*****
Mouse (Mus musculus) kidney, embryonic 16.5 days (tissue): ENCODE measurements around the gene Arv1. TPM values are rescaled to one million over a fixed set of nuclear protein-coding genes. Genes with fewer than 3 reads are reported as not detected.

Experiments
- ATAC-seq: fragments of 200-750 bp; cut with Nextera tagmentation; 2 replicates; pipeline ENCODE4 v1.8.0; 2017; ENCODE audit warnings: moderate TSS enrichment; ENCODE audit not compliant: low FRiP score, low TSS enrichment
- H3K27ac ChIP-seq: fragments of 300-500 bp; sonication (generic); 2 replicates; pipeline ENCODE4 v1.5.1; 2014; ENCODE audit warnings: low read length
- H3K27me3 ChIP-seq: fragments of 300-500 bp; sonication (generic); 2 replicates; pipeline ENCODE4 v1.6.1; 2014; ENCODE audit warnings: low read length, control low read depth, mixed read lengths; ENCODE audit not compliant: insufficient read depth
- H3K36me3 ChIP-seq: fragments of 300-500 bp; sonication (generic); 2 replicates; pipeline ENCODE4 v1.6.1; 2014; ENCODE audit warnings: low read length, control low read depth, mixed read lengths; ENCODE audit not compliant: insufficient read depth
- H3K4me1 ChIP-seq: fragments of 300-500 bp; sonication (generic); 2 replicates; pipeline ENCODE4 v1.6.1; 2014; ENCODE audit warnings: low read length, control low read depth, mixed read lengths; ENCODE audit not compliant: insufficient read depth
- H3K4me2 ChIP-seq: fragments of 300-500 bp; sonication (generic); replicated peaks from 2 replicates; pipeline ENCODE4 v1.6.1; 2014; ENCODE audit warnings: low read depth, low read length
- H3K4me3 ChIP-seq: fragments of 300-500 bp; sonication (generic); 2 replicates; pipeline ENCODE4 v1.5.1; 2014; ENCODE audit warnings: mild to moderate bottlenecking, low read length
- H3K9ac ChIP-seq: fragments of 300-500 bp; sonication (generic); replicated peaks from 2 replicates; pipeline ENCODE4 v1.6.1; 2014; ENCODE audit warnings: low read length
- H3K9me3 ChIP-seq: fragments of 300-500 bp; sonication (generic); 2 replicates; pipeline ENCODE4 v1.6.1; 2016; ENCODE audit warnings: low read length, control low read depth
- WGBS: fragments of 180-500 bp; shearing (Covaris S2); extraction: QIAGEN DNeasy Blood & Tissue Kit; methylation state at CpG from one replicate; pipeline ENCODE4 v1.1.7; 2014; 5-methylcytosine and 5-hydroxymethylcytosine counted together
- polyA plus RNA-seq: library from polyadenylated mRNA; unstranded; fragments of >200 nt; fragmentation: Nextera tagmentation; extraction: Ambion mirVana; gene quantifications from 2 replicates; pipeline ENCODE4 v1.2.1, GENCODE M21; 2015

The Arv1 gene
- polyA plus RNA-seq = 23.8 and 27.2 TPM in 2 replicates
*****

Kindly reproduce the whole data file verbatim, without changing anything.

Mouse (Mus musculus) kidney, embryonic 16.5 days (tissue): ENCODE measurements around the gene Arv1. TPM values are rescaled to one million over a fixed set of nuclear protein-coding genes. Genes with fewer than 3 reads are reported as not detected.

Experiments
- ATAC-seq: fragments of 200-750 bp; cut with Nextera tagmentation; 2 replicates; pipeline ENCODE4 v1.8.0; 2017; ENCODE audit warnings: moderate TSS enrichment; ENCODE audit not compliant: low FRiP score, low TSS enrichment
- H3K27ac ChIP-seq: fragments of 300-500 bp; sonication (generic); 2 replicates; pipeline ENCODE4 v1.5.1; 2014; ENCODE audit warnings: low read length
- H3K27me3 ChIP-seq: fragments of 300-500 bp; sonication (generic); 2 replicates; pipeline ENCODE4 v1.6.1; 2014; ENCODE audit warnings: low read length, control low read depth, mixed read lengths; ENCODE audit not compliant: insufficient read depth
- H3K36me3 ChIP-seq: fragments of 300-500 bp; sonication (generic); 2 replicates; pipeline ENCODE4 v1.6.1; 2014; ENCODE audit warnings: low read length, control low read depth, mixed read lengths; ENCODE audit not compliant: insufficient read depth
- H3K4me1 ChIP-seq: fragments of 300-500 bp; sonication (generic); 2 replicates; pipeline ENCODE4 v1.6.1; 2014; ENCODE audit warnings: low read length, control low read depth, mixed read lengths; ENCODE audit not compliant: insufficient read depth
- H3K4me2 ChIP-seq: fragments of 300-500 bp; sonication (generic); replicated peaks from 2 replicates; pipeline ENCODE4 v1.6.1; 2014; ENCODE audit warnings: low read depth, low read length
- H3K4me3 ChIP-seq: fragments of 300-500 bp; sonication (generic); 2 replicates; pipeline ENCODE4 v1.5.1; 2014; ENCODE audit warnings: mild to moderate bottlenecking, low read length
- H3K9ac ChIP-seq: fragments of 300-500 bp; sonication (generic); replicated peaks from 2 replicates; pipeline ENCODE4 v1.6.1; 2014; ENCODE audit warnings: low read length
- H3K9me3 ChIP-seq: fragments of 300-500 bp; sonication (generic); 2 replicates; pipeline ENCODE4 v1.6.1; 2016; ENCODE audit warnings: low read length, control low read depth
- WGBS: fragments of 180-500 bp; shearing (Covaris S2); extraction: QIAGEN DNeasy Blood & Tissue Kit; methylation state at CpG from one replicate; pipeline ENCODE4 v1.1.7; 2014; 5-methylcytosine and 5-hydroxymethylcytosine counted together
- polyA plus RNA-seq: library from polyadenylated mRNA; unstranded; fragments of >200 nt; fragmentation: Nextera tagmentation; extraction: Ambion mirVana; gene quantifications from 2 replicates; pipeline ENCODE4 v1.2.1, GENCODE M21; 2015

The Arv1 gene
- polyA plus RNA-seq = 23.8 and 27.2 TPM in 2 replicates